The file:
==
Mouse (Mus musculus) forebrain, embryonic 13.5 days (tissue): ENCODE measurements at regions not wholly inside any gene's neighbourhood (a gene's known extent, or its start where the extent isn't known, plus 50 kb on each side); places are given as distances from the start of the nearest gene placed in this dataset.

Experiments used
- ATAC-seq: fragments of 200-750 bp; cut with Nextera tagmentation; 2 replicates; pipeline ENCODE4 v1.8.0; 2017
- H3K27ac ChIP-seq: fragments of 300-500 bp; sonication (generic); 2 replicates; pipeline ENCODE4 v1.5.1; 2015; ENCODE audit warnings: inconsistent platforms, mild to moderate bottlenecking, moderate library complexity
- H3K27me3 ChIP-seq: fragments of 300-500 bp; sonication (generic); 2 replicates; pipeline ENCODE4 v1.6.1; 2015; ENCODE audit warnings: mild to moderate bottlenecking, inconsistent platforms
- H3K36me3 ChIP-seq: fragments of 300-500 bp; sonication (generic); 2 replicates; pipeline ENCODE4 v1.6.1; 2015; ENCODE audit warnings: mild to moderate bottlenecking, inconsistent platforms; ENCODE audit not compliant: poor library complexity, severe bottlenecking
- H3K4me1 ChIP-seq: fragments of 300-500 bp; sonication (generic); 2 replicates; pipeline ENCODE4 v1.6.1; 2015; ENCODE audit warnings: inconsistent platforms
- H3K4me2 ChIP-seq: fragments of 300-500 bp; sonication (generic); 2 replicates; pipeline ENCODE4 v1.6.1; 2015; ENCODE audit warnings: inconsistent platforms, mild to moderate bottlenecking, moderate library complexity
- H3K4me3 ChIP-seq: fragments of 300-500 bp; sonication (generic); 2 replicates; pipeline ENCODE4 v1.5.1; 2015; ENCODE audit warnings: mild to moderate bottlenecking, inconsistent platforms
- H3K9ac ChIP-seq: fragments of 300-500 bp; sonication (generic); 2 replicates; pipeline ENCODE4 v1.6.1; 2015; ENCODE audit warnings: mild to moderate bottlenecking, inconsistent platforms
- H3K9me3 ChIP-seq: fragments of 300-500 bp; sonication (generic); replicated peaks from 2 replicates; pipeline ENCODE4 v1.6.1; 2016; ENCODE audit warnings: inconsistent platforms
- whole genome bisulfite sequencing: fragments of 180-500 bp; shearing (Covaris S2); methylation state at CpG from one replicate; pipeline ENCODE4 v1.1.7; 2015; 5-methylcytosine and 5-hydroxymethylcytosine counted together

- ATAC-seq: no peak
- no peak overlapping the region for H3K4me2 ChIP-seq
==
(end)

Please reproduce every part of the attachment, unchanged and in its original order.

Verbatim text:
Mouse (Mus musculus) forebrain, embryonic 13.5 days (tissue): ENCODE measurements at regions not wholly inside any gene's neighbourhood (a gene's known extent, or its start where the extent isn't known, plus 50 kb on each side); places are given as distances from the start of the nearest gene placed in this dataset.

Experiments used
- ATAC-seq: fragments of 200-750 bp; cut with Nextera tagmentation; 2 replicates; pipeline ENCODE4 v1.8.0; 2017
- H3K27ac ChIP-seq: fragments of 300-500 bp; sonication (generic); 2 replicates; pipeline ENCODE4 v1.5.1; 2015; ENCODE audit warnings: inconsistent platforms, mild to moderate bottlenecking, moderate library complexity
- H3K27me3 ChIP-seq: fragments of 300-500 bp; sonication (generic); 2 replicates; pipeline ENCODE4 v1.6.1; 2015; ENCODE audit warnings: mild to moderate bottlenecking, inconsistent platforms
- H3K36me3 ChIP-seq: fragments of 300-500 bp; sonication (generic); 2 replicates; pipeline ENCODE4 v1.6.1; 2015; ENCODE audit warnings: mild to moderate bottlenecking, inconsistent platforms; ENCODE audit not compliant: poor library complexity, severe bottlenecking
- H3K4me1 ChIP-seq: fragments of 300-500 bp; sonication (generic); 2 replicates; pipeline ENCODE4 v1.6.1; 2015; ENCODE audit warnings: inconsistent platforms
- H3K4me2 ChIP-seq: fragments of 300-500 bp; sonication (generic); 2 replicates; pipeline ENCODE4 v1.6.1; 2015; ENCODE audit warnings: inconsistent platforms, mild to moderate bottlenecking, moderate library complexity
- H3K4me3 ChIP-seq: fragments of 300-500 bp; sonication (generic); 2 replicates; pipeline ENCODE4 v1.5.1; 2015; ENCODE audit warnings: mild to moderate bottlenecking, inconsistent platforms
- H3K9ac ChIP-seq: fragments of 300-500 bp; sonication (generic); 2 replicates; pipeline ENCODE4 v1.6.1; 2015; ENCODE audit warnings: mild to moderate bottlenecking, inconsistent platforms
- H3K9me3 ChIP-seq: fragments of 300-500 bp; sonication (generic); replicated peaks from 2 replicates; pipeline ENCODE4 v1.6.1; 2016; ENCODE audit warnings: inconsistent platforms
- whole genome bisulfite sequencing: fragments of 180-500 bp; shearing (Covaris S2); methylation state at CpG from one replicate; pipeline ENCODE4 v1.1.7; 2015; 5-methylcytosine and 5-hydroxymethylcytosine counted together

- ATAC-seq: no peak
- no peak overlapping the region for H3K4me2 ChIP-seq